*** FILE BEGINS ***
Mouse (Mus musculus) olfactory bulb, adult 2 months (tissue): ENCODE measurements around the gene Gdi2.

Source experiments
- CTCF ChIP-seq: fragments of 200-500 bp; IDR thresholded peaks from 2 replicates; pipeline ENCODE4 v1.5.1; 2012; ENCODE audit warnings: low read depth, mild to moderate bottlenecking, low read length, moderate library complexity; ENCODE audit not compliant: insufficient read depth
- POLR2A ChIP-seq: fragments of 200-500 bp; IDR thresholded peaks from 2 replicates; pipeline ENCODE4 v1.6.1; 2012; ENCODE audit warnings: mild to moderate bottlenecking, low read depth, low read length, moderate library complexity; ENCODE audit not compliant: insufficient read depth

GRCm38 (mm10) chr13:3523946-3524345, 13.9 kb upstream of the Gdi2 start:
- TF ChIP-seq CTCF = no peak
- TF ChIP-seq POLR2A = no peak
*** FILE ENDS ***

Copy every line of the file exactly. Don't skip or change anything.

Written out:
Mouse (Mus musculus) olfactory bulb, adult 2 months (tissue): ENCODE measurements around the gene Gdi2.

Source experiments
- CTCF ChIP-seq: fragments of 200-500 bp; IDR thresholded peaks from 2 replicates; pipeline ENCODE4 v1.5.1; 2012; ENCODE audit warnings: low read depth, mild to moderate bottlenecking, low read length, moderate library complexity; ENCODE audit not compliant: insufficient read depth
- POLR2A ChIP-seq: fragments of 200-500 bp; IDR thresholded peaks from 2 replicates; pipeline ENCODE4 v1.6.1; 2012; ENCODE audit warnings: mild to moderate bottlenecking, low read depth, low read length, moderate library complexity; ENCODE audit not compliant: insufficient read depth

GRCm38 (mm10) chr13:3523946-3524345, 13.9 kb upstream of the Gdi2 start:
- TF ChIP-seq CTCF = no peak
- TF ChIP-seq POLR2A = no peak